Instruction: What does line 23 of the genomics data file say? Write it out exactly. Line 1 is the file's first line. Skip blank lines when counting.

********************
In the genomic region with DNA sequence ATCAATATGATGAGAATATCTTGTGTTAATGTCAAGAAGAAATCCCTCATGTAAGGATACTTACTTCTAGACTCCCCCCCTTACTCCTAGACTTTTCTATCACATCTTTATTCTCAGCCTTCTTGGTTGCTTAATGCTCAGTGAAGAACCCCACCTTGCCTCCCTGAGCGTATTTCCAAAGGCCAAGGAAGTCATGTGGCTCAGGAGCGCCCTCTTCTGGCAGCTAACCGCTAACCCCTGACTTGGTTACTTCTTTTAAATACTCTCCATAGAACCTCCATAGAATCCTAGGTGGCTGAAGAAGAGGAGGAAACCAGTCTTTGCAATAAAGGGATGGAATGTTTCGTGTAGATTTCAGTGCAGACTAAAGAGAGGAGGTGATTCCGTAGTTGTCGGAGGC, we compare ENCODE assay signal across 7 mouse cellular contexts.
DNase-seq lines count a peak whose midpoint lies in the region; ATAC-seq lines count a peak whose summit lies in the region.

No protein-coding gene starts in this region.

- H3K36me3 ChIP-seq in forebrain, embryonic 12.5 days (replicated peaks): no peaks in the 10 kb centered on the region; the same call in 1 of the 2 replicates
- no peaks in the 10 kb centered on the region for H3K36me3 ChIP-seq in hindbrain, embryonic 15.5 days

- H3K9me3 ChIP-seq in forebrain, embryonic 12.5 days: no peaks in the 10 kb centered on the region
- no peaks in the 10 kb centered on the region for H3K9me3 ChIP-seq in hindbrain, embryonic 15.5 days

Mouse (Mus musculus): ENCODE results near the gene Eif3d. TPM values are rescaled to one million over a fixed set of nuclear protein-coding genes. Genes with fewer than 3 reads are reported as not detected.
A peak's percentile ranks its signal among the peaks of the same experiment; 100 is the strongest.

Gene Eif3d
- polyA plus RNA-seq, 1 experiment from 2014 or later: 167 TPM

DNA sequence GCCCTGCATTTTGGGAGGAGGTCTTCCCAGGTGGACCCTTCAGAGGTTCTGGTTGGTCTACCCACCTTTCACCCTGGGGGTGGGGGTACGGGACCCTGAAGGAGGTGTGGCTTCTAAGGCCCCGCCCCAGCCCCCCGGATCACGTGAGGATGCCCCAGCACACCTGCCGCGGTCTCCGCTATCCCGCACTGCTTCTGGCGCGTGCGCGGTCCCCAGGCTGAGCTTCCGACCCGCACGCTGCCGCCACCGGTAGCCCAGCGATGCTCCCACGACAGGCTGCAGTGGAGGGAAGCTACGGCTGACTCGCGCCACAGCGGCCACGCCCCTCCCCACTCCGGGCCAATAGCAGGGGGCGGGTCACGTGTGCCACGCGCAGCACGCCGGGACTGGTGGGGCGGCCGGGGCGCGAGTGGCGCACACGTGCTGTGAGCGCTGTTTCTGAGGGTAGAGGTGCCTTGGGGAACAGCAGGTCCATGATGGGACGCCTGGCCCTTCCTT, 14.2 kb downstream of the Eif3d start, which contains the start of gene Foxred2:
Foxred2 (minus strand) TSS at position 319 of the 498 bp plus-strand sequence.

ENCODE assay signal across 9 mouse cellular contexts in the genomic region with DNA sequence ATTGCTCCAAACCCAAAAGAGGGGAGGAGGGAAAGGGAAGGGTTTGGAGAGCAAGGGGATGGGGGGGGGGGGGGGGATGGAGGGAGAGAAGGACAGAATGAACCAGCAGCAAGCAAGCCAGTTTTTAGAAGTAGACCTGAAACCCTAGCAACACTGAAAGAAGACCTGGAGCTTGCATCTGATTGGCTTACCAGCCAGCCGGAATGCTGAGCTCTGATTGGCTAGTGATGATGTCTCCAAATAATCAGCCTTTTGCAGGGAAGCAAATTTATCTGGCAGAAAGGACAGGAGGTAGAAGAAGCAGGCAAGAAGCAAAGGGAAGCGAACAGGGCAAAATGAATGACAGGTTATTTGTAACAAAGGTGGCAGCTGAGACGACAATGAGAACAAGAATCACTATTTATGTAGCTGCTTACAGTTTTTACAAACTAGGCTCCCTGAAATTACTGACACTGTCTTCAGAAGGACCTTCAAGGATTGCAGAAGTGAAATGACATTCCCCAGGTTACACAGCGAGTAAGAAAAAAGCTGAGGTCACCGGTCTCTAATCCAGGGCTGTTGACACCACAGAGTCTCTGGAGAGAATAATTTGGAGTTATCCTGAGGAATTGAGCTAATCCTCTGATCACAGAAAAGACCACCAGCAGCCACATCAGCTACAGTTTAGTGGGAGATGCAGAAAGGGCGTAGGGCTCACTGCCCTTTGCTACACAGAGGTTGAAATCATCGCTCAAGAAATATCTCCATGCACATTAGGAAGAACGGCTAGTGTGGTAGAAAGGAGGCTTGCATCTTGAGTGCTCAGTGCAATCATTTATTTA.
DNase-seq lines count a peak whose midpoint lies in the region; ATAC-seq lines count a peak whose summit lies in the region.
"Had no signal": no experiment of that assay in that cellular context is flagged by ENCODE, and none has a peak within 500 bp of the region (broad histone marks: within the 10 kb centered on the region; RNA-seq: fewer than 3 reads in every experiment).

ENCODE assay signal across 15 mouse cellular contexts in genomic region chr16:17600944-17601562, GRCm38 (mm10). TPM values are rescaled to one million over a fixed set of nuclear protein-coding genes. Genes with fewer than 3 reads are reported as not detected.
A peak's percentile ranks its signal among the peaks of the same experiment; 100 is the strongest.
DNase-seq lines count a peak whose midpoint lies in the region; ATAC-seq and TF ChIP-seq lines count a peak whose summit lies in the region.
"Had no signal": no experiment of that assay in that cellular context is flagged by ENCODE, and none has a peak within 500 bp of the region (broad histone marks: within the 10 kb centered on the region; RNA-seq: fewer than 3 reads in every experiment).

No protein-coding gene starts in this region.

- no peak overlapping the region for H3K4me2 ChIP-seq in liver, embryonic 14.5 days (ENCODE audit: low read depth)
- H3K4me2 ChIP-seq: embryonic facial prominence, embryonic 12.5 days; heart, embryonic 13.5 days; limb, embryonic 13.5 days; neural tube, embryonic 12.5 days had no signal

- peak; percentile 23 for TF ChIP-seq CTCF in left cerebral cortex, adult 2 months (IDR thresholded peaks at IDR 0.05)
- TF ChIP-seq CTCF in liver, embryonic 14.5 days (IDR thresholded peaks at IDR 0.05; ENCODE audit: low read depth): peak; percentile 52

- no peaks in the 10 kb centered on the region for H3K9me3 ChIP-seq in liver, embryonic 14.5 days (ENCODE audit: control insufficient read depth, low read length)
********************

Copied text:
- H3K4me2 ChIP-seq: embryonic facial prominence, embryonic 12.5 days; heart, embryonic 13.5 days; limb, embryonic 13.5 days; neural tube, embryonic 12.5 days had no signal